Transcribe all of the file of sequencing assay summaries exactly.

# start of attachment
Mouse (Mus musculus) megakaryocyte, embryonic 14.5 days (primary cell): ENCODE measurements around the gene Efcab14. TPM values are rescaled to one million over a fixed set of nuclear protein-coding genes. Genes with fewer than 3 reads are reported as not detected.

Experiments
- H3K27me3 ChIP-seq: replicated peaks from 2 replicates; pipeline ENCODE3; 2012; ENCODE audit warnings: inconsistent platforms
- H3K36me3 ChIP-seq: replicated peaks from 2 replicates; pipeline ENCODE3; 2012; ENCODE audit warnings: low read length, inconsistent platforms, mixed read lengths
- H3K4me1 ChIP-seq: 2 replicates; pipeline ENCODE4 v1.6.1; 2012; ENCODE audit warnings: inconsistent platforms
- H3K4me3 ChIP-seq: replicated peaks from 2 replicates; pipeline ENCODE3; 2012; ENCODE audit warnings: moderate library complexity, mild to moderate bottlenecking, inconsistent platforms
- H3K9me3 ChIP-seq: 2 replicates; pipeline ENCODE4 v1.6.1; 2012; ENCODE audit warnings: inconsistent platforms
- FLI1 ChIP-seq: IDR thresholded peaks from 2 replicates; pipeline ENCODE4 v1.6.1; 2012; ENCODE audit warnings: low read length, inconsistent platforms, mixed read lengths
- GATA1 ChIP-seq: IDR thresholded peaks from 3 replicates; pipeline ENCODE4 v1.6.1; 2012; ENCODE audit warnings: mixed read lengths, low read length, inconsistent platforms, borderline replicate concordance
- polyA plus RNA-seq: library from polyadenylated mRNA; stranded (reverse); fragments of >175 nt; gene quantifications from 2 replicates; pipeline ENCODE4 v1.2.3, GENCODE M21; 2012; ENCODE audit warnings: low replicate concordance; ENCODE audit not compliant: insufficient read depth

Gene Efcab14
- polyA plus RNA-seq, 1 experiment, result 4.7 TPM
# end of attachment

Mouse (Mus musculus) megakaryocyte, embryonic 14.5 days (primary cell): ENCODE measurements around the gene Efcab14. TPM values are rescaled to one million over a fixed set of nuclear protein-coding genes. Genes with fewer than 3 reads are reported as not detected.

Experiments
- H3K27me3 ChIP-seq: replicated peaks from 2 replicates; pipeline ENCODE3; 2012; ENCODE audit warnings: inconsistent platforms
- H3K36me3 ChIP-seq: replicated peaks from 2 replicates; pipeline ENCODE3; 2012; ENCODE audit warnings: low read length, inconsistent platforms, mixed read lengths
- H3K4me1 ChIP-seq: 2 replicates; pipeline ENCODE4 v1.6.1; 2012; ENCODE audit warnings: inconsistent platforms
- H3K4me3 ChIP-seq: replicated peaks from 2 replicates; pipeline ENCODE3; 2012; ENCODE audit warnings: moderate library complexity, mild to moderate bottlenecking, inconsistent platforms
- H3K9me3 ChIP-seq: 2 replicates; pipeline ENCODE4 v1.6.1; 2012; ENCODE audit warnings: inconsistent platforms
- FLI1 ChIP-seq: IDR thresholded peaks from 2 replicates; pipeline ENCODE4 v1.6.1; 2012; ENCODE audit warnings: low read length, inconsistent platforms, mixed read lengths
- GATA1 ChIP-seq: IDR thresholded peaks from 3 replicates; pipeline ENCODE4 v1.6.1; 2012; ENCODE audit warnings: mixed read lengths, low read length, inconsistent platforms, borderline replicate concordance
- polyA plus RNA-seq: library from polyadenylated mRNA; stranded (reverse); fragments of >175 nt; gene quantifications from 2 replicates; pipeline ENCODE4 v1.2.3, GENCODE M21; 2012; ENCODE audit warnings: low replicate concordance; ENCODE audit not compliant: insufficient read depth

Gene Efcab14
- polyA plus RNA-seq, 1 experiment, result 4.7 TPM